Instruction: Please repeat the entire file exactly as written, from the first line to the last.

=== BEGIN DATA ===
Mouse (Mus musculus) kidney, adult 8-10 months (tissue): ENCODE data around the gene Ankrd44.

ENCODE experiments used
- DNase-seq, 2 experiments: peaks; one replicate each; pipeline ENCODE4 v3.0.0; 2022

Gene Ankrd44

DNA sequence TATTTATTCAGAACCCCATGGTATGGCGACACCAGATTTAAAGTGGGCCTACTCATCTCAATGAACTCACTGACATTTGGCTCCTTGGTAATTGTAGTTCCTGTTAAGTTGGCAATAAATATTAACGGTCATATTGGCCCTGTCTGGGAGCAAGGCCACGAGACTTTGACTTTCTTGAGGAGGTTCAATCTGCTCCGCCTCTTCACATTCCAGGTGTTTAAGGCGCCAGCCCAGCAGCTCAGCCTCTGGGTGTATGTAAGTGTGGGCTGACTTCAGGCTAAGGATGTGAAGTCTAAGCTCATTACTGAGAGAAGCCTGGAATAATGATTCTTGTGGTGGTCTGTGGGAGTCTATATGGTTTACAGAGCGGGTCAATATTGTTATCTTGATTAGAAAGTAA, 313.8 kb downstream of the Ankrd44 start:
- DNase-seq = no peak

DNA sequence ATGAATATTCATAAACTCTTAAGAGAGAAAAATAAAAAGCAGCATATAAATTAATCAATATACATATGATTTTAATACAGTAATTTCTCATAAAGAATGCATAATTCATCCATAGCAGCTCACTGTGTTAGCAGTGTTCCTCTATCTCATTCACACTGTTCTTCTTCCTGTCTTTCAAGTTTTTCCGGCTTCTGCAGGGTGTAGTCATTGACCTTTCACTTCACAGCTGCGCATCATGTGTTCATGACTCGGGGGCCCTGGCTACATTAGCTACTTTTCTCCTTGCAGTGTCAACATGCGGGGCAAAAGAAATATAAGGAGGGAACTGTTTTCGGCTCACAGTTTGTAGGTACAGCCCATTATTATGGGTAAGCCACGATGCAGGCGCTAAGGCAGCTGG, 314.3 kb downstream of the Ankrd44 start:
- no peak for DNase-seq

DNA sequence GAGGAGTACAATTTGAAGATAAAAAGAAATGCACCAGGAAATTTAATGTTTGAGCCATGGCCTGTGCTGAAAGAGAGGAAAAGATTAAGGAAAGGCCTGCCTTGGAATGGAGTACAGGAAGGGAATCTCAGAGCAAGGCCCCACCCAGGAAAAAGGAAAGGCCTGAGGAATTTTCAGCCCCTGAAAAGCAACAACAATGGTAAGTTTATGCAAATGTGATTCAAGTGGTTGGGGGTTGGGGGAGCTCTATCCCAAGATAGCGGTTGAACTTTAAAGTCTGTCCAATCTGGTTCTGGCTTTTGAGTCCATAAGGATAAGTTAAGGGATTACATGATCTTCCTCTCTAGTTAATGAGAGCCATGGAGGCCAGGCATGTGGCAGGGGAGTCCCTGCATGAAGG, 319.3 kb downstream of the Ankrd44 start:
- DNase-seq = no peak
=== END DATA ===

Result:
Mouse (Mus musculus) kidney, adult 8-10 months (tissue): ENCODE data around the gene Ankrd44.

ENCODE experiments used
- DNase-seq, 2 experiments: peaks; one replicate each; pipeline ENCODE4 v3.0.0; 2022

Gene Ankrd44

DNA sequence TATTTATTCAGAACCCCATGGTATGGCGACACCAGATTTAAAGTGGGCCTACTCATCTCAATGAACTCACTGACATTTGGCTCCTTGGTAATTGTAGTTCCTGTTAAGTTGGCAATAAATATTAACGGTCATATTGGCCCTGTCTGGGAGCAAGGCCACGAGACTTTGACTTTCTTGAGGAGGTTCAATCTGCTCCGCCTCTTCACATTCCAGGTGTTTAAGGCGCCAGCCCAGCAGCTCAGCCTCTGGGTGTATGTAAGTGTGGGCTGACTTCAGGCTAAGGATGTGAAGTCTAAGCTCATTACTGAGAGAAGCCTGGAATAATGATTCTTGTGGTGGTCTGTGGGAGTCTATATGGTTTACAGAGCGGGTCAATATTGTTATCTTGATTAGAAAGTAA, 313.8 kb downstream of the Ankrd44 start:
- DNase-seq = no peak

DNA sequence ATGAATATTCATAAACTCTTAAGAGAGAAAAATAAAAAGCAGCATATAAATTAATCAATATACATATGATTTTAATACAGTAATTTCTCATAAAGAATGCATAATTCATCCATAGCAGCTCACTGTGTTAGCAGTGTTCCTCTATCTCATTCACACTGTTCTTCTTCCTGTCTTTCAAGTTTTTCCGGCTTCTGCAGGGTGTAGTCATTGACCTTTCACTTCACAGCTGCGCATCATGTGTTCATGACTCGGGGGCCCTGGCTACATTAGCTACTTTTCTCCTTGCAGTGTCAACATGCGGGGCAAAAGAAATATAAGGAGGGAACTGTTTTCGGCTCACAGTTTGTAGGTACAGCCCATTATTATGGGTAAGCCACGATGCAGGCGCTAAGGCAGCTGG, 314.3 kb downstream of the Ankrd44 start:
- no peak for DNase-seq

DNA sequence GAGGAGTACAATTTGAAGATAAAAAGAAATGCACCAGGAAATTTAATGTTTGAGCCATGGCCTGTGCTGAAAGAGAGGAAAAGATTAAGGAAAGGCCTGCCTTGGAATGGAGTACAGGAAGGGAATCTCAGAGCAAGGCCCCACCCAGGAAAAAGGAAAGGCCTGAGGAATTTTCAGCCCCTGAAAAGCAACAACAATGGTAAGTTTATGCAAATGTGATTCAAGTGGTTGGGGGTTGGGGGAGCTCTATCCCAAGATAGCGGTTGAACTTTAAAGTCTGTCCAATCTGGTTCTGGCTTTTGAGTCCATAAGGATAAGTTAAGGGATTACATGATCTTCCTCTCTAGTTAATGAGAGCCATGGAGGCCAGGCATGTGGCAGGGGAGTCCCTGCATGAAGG, 319.3 kb downstream of the Ankrd44 start:
- DNase-seq = no peak